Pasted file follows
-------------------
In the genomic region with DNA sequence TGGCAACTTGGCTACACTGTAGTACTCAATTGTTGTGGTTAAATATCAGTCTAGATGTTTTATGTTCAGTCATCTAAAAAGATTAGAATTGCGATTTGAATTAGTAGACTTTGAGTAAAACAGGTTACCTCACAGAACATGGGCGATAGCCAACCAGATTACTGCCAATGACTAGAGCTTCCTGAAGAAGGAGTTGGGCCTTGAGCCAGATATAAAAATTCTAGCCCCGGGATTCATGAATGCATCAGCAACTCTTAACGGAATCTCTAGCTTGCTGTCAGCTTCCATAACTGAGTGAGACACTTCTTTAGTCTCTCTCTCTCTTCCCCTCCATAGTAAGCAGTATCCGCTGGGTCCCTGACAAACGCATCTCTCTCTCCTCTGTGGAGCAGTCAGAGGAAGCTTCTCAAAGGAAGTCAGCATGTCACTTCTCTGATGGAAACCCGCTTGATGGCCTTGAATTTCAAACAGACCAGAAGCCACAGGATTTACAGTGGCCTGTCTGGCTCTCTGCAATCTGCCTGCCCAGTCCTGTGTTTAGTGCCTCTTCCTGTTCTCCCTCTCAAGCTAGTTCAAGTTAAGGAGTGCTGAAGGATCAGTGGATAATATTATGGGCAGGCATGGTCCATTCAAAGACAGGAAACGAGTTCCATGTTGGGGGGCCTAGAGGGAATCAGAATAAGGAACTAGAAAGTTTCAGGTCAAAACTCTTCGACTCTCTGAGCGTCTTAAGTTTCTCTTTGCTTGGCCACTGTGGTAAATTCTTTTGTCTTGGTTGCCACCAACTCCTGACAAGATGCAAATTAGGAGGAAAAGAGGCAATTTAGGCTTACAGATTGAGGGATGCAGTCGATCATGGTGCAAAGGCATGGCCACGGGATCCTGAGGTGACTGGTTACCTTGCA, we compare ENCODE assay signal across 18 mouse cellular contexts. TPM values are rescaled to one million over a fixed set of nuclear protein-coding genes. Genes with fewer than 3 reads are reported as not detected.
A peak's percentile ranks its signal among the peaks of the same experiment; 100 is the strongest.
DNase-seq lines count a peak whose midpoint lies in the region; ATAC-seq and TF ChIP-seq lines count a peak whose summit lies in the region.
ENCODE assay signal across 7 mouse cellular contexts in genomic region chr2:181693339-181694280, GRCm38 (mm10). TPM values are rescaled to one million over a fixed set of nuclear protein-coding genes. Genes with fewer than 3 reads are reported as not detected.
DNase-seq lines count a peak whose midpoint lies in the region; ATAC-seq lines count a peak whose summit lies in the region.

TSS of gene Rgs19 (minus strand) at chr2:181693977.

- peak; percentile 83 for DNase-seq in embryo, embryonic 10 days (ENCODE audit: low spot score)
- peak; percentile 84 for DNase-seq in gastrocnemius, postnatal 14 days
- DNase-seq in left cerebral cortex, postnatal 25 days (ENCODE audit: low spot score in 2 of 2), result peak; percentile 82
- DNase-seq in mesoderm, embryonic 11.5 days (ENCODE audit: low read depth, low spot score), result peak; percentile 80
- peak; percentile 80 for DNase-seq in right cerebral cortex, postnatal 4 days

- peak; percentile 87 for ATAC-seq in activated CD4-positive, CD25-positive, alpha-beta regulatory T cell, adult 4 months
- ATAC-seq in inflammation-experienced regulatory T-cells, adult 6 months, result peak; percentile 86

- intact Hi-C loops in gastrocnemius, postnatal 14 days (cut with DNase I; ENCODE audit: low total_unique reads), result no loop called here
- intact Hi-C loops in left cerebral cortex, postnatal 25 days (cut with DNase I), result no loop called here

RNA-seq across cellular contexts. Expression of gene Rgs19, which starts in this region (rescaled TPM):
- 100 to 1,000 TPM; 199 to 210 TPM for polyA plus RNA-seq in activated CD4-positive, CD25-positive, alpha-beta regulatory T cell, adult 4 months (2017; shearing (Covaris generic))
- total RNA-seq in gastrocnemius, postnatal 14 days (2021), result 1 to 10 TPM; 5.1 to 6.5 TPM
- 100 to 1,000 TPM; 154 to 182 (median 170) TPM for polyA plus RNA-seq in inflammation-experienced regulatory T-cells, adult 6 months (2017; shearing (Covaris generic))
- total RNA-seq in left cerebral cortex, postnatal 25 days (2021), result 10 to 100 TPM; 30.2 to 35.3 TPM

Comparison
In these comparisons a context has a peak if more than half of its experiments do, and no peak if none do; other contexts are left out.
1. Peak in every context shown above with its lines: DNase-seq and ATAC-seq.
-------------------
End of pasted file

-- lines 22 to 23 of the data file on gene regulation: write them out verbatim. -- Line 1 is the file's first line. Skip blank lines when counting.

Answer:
In these comparisons a context has a peak if more than half of its experiments do, and no peak if none do; other contexts are left out.
1. Peak in every context shown above with its lines: DNase-seq and ATAC-seq.